Herndon hooked on sinker

Posted: April 11, 2010

HOUSTON — David Herndon learned how to throw his sinker by accident as a sophomore in college. Now it's just about the only pitch he throws.

Herndon has been a revelation for the Phillies after the team took a flier on him as a Rule 5 pick during the off-season. He didn't allow a run the entire spring. Through three major-league outings and 3 1/3 innings, he remains spotless.

He has done it by throwing sinkers on 78.9 percent of his pitches. So how does he get by with one pitch? Herndon shrugged when asked.

"I don't know," Herndon said. "It's just the one pitch I've had a ton of success with. I just keep going to it."

Early in the season, Phillies manager Charlie Manuel has used Herndon in low-leverage situations. So far, Herndon hasn't disappointed. That could mean more important opportunities down the line.

The question is: As the scouting reports circle the National League about Herndon's heavy reliance on his sinker, will he have to use his breaking ball more?

"We'll see," pitching coach Rich Dubee said. "I mean, he's got a great sinker. But there will be times he will have to protect it."

Herndon injured his right shoulder during his freshman season at Gulf Coast Community College in Florida. When he came back for his sophomore season, he dropped his arm slot to about three-quarters because it still hurt to throw from over the top.

That's when he noticed his fastball started to move. And it was the birth of a sinker, the pitch that allowed Herndon to skip triple-A completely and make the Phillies.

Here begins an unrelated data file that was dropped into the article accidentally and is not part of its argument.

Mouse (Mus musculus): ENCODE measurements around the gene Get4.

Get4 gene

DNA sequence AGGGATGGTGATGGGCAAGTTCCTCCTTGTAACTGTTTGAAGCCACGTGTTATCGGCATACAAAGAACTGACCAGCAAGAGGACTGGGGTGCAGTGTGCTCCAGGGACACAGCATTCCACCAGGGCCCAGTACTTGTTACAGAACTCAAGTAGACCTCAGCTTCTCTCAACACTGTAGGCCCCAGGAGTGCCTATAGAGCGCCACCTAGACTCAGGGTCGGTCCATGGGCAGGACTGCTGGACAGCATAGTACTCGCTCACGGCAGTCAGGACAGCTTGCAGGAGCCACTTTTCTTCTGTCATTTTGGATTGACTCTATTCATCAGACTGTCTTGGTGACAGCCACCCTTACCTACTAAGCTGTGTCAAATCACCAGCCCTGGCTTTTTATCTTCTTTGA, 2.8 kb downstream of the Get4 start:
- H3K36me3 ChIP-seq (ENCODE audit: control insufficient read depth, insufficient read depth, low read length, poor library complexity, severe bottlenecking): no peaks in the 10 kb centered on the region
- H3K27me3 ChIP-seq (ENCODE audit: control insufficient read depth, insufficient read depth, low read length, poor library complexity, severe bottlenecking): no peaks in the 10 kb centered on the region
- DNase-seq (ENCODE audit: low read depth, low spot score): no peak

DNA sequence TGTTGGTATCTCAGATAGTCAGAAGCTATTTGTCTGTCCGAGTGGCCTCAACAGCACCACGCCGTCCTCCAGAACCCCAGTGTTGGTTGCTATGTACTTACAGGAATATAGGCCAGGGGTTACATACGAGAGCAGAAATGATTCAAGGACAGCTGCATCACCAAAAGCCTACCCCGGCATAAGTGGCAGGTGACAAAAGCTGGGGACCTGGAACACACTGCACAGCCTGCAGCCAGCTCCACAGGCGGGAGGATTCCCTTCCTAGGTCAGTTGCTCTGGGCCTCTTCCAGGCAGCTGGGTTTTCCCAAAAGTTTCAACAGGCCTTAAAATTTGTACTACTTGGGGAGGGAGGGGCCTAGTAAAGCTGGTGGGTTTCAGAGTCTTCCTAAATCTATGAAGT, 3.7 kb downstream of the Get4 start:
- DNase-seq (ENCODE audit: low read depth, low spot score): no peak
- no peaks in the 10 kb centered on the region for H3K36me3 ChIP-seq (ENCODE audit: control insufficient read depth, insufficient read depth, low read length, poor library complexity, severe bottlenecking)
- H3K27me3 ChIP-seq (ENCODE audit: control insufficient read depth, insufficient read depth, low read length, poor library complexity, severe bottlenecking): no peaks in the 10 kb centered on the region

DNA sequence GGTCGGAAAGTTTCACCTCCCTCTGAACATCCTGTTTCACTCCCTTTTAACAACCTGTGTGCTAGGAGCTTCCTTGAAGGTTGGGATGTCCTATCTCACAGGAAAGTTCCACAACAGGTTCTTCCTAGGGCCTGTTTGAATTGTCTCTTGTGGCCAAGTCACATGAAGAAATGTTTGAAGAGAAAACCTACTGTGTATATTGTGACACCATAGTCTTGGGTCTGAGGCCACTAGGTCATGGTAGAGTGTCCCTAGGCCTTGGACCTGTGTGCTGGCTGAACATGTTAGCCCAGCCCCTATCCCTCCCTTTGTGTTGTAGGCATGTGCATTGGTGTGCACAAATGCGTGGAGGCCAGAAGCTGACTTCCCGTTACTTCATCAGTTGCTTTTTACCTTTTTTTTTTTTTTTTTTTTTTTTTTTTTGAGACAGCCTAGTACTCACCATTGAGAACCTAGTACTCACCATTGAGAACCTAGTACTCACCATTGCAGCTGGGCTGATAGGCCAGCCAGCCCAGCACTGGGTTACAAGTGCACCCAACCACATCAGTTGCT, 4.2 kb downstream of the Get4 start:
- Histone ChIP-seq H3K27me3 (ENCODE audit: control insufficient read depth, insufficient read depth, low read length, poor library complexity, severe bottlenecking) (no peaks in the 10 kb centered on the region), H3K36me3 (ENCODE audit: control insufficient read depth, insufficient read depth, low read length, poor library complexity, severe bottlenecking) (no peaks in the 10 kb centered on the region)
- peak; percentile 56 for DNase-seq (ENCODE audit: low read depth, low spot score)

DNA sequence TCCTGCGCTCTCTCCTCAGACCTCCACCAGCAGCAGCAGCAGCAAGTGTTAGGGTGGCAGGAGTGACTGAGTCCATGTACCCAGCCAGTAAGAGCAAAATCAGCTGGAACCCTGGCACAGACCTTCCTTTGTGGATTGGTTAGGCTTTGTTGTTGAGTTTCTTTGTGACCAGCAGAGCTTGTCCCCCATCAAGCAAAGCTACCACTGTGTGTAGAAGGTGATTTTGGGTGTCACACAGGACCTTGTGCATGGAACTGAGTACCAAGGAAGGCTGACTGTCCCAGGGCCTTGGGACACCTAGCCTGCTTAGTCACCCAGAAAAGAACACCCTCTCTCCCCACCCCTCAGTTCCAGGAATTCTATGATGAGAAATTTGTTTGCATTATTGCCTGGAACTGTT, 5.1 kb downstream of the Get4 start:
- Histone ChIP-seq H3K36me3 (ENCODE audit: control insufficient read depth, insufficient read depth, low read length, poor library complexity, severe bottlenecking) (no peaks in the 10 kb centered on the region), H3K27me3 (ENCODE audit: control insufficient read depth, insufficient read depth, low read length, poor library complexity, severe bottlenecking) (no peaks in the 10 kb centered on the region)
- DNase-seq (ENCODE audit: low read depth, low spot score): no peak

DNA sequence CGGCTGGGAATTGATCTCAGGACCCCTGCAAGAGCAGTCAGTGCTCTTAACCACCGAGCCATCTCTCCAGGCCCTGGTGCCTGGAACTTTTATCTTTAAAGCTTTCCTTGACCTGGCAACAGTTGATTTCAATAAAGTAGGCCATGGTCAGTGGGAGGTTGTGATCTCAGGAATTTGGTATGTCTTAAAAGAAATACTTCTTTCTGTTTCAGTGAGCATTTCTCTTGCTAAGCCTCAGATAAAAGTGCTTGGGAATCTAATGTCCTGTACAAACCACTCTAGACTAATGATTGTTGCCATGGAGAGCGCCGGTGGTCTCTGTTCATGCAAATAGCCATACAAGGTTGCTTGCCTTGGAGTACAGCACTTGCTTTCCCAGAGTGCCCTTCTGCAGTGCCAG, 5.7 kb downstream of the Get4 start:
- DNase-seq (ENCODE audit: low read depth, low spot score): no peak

But he continues to work on his slider as a secondary pitch. Friday night, Herndon used five sliders out of 36 total pitches. Only one of those sliders was a strike.

Herndon said there were times last season in double-A when he threw more sliders than sinkers in a game. When he faced a team that had seen him often, Herndon switched it up.

"The guys were backward," Herndon said. "They were clueless."

But that was the minors. Herndon said he will reach a point sometime soon when he will have to tweak what he does, just to keep hitters guessing.

The sinker isn't going anywhere, though.

"Regardless if my breaking stuff is great, I'm still going to be primarily a sinker guy," Herndon said. "It's what got me here. And hopefully, that's what is going to keep me here."

Lidge stumbles

Closer Brad Lidge (elbow, knee) pitched in his first rehab game for single-A Clearwater on Saturday and couldn't finish an inning. He allowed four earned runs on three hits and a walk in two-thirds of an inning.

Lidge was pitching in a game situation for the first time since he received a cortisone shot March 30 to help boost his velocity. The Phillies had been pleased with his recent progress.

Also, lefthander J.C. Romero pitched a scoreless inning for Clearwater in his second rehab outing. He allowed one hit and struck out two.

Extra bases

First-base coach Davey Lopes will rejoin the team Monday for the home opener. Lopes left the Phils on April 2 after learning of his brother's death that day in a house fire in Providence, R.I. . . . According to the Elias Sports Bureau, third baseman Placido Polanco is the first Phillie with more than 10 hits in his first four games of the season since Johnny Moore in 1935. . . . Roy Halladay makes his second start of the season Sunday opposite Houston's Roy Oswalt. Halladay is one victory shy of 150 in his career.

Contact staff writer Matt Gelb at 215-854-2928 or mgelb@phillynews.com.

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